'Tis the season I thought as I dropped down into the waters off Half Moon Bay, Isla San Francisco, in the Sea of Cortez with my dive buddy Stephanie. The water temperature was warmer than ours on Catalina, so that wasn't what put me in the holiday spirit. No shivering and shaking like in the Chicago holidays of my youth (81 below one year). However, all around me were reminders that the season was approaching... Christmas tree worms popping back into their tubes as I approached, tinsel squirrelfish darting back under cover, reef coronetfish seeming to play "Little Drummer Boy," and beautifully colored reef fish darting in and out like animated ornaments (or extras from "Finding Nemo"). Truly the joy of the season.
Then Stephanie pointed out something that reminded me of the other end of the story, a crown-of-thorns starfish. Pontius Pilate would no doubt find this invertebrate a worthy substitute for the "crown" he placed on one who only wished to bring peace and joy on Earth. These starfish lack the beauty of the Panamic cushion stars found nearby, but they have their own strange appeal. Looking every bit like a densely-populated pin cushion with their many arms covered in rose-like thorns, these sea stars beg one to keep their distance. Of course I could not resist lifting the starfish off the coral head it was feeding on. Ouch!
This species has toxins (saponins which are related to steroids) that can enter through the holes pierced in my fingers by the spines. Symptoms range from intense pain and swelling to nausea and vomiting which may last hours to days. Some humans have an allergic reaction to the toxin. Fortunately my symptoms were minor swelling but no pain (tough skinned aquaman that I am). Of course Stephanie proved smarter than me, keeping her distance from the starfish (and me! darn). However, I was determined to film the stomach turned inside out to digest the coral polyps externally before taking them into the "mouth."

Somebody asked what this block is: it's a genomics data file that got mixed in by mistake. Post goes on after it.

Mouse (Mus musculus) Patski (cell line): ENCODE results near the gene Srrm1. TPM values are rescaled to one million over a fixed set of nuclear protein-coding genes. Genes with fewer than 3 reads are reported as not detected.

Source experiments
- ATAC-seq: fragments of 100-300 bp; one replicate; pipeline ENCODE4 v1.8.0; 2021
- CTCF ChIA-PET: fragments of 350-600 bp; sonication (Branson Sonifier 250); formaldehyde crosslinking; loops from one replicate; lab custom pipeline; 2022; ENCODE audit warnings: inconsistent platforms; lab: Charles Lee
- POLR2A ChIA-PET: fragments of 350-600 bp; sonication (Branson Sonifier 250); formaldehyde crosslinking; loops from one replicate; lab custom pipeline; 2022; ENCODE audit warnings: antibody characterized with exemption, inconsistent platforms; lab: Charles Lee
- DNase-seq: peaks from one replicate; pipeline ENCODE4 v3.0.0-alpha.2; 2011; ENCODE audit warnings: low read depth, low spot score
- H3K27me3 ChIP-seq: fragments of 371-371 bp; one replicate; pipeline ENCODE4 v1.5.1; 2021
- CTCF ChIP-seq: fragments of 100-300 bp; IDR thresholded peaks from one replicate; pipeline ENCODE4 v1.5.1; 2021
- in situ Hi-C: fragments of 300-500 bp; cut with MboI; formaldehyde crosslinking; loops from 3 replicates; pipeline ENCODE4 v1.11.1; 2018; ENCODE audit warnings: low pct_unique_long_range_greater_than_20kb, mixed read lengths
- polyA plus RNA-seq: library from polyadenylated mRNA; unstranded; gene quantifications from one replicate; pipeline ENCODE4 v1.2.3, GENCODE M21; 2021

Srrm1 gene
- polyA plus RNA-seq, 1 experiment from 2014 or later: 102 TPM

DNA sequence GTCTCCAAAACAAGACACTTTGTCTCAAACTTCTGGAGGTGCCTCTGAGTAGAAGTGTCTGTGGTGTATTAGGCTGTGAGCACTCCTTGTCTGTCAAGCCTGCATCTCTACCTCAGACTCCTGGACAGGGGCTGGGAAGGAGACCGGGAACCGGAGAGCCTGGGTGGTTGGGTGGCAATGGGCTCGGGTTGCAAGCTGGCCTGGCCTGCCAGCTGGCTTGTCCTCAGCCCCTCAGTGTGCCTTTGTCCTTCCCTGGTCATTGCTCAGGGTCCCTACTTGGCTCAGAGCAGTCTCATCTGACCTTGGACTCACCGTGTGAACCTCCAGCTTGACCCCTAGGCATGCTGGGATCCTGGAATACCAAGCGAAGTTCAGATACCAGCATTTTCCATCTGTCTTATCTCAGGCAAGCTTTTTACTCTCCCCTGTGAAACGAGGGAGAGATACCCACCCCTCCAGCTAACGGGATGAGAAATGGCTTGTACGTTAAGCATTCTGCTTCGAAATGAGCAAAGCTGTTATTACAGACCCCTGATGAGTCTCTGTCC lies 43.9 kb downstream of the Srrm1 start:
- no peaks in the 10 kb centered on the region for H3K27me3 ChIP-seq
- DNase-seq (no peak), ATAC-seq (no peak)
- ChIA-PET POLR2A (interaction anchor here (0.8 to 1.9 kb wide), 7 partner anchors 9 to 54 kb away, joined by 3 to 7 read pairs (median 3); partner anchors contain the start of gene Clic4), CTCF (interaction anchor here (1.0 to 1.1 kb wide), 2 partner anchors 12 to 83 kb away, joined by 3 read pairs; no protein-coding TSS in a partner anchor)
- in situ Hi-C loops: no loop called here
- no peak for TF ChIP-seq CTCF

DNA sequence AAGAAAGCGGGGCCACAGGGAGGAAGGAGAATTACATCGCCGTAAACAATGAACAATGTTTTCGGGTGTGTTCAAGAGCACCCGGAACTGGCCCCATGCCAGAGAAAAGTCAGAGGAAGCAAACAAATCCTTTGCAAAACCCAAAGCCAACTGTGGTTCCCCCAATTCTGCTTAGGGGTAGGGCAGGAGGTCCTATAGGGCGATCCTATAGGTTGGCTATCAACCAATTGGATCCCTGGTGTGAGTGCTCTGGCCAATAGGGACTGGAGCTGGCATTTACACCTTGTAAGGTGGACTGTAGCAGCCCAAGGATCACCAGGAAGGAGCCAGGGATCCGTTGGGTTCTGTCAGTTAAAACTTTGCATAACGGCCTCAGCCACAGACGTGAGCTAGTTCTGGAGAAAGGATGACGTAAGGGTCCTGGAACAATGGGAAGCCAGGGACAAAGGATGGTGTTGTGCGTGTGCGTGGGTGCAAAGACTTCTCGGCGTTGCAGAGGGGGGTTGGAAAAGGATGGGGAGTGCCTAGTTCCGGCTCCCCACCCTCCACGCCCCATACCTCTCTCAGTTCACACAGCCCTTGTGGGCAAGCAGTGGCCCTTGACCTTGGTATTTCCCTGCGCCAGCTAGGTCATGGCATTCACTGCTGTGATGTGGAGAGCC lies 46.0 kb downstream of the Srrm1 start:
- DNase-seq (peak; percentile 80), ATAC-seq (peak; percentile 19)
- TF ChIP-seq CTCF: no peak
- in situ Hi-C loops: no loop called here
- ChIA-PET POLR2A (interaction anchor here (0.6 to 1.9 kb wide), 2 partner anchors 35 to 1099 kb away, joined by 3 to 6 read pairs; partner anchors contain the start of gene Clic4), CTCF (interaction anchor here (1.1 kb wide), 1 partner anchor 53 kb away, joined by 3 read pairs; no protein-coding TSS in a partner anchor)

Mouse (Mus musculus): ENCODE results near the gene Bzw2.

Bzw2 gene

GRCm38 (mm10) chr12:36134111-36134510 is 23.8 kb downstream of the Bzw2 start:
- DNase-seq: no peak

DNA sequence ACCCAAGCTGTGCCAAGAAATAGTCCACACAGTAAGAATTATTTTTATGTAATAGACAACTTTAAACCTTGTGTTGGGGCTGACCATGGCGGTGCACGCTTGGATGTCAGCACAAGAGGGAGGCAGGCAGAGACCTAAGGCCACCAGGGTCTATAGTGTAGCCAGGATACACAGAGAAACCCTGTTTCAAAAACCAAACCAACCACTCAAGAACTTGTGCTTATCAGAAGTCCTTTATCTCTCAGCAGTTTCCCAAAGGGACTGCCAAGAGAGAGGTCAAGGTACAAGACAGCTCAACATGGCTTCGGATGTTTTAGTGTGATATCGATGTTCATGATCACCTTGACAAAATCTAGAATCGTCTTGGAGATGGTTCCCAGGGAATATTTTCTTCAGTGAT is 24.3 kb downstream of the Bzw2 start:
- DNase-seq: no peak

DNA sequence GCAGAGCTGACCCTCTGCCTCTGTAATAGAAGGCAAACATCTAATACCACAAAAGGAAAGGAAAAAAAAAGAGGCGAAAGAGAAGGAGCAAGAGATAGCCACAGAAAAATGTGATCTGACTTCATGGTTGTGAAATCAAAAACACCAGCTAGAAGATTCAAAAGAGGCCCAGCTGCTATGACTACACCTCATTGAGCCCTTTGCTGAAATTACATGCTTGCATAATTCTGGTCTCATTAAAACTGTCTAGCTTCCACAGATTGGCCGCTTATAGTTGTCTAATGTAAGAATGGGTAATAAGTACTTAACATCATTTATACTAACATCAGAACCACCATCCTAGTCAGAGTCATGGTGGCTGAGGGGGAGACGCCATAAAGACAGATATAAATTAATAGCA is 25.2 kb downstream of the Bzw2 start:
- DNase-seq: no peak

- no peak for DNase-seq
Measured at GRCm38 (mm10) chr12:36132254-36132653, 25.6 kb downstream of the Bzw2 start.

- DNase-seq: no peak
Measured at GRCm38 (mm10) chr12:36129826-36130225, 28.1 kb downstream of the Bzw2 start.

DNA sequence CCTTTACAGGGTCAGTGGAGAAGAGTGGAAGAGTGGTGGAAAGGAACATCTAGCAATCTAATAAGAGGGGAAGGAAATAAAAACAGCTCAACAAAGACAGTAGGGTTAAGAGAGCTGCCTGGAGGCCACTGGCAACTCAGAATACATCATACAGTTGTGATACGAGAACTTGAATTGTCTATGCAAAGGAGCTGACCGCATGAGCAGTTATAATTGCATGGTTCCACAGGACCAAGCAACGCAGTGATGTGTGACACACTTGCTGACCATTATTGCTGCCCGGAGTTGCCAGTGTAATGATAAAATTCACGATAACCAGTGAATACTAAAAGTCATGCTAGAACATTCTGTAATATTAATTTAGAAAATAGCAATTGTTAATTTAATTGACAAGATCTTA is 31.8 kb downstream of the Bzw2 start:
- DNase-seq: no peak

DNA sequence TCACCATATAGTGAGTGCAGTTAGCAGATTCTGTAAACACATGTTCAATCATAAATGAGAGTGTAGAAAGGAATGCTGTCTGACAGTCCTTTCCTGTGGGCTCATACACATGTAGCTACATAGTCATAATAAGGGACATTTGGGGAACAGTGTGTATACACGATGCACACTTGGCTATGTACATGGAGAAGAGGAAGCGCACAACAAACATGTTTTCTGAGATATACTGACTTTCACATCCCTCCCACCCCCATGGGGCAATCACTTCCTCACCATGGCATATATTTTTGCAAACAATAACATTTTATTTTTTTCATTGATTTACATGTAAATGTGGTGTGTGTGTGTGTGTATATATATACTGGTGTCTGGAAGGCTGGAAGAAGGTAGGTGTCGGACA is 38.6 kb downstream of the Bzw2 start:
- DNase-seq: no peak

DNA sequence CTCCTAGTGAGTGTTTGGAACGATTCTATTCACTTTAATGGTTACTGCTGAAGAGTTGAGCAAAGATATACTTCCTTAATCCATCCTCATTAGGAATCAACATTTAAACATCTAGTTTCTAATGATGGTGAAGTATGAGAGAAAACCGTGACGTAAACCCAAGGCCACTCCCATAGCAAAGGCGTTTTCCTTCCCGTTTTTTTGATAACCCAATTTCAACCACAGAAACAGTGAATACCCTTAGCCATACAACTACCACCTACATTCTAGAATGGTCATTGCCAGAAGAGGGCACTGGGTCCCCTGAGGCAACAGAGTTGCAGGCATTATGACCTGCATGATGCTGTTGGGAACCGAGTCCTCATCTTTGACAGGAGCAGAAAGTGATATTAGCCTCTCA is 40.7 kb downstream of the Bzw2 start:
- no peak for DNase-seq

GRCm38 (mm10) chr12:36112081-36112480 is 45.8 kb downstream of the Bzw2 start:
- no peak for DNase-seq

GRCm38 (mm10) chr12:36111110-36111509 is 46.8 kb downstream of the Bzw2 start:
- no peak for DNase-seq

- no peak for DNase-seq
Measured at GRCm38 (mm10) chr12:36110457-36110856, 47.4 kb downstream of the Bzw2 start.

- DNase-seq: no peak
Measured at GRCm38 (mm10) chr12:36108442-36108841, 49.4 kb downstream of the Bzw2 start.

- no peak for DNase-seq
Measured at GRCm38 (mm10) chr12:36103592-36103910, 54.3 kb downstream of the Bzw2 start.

Crown-of-thorns starfish have a reputation for feeding on coral. The damage they have done in the reefs of Australia and Hawaii has been extensive. That species occurs throughout the Indo-Pacific region from the Red Sea and the shores of East Africa through Micronesia, the South Pacific and according to some scientists to Panama and the Gulf of California (Sea of Cortez). Other marine biologists believe there are several different species, and that the one in the Gulf of California is a close relative of the terror in Australia but not the same species.
In the islands I dived recently it isn't unusual to find these starfish feeding on isolated coral heads. Afterwards, the living polyps are destroyed and the coral head turns from a greenish or reddish color to a stark white. Only the calcium carbonate coral "skeleton" remains. It is reported that when hard corals are scarce, these starfish will subsist on algae, soft corals, snails and even cannibalize one another when things are really tough (an underseas Donner party?).
On the Great Barrier Reef in Australia outbreaks of these seastars occur with up to millions of individuals engulfing the slow-growing coral structures. These outbreaks may result from changes in nutrients, temperature, salinity or other conditions possibly altered by human activity. Some biologists think man may have decreased the numbers of their natural predators causing their numbers to increase unnaturally. Population explosions have also been recorded in the Ryukyu Islands (south-west of Japan), Micronesia, American Samoa, the Cook Islands, Fiji, the Society Islands, the Red Sea and Hawaii with new ones occurring in the Maldives and East Malaysia.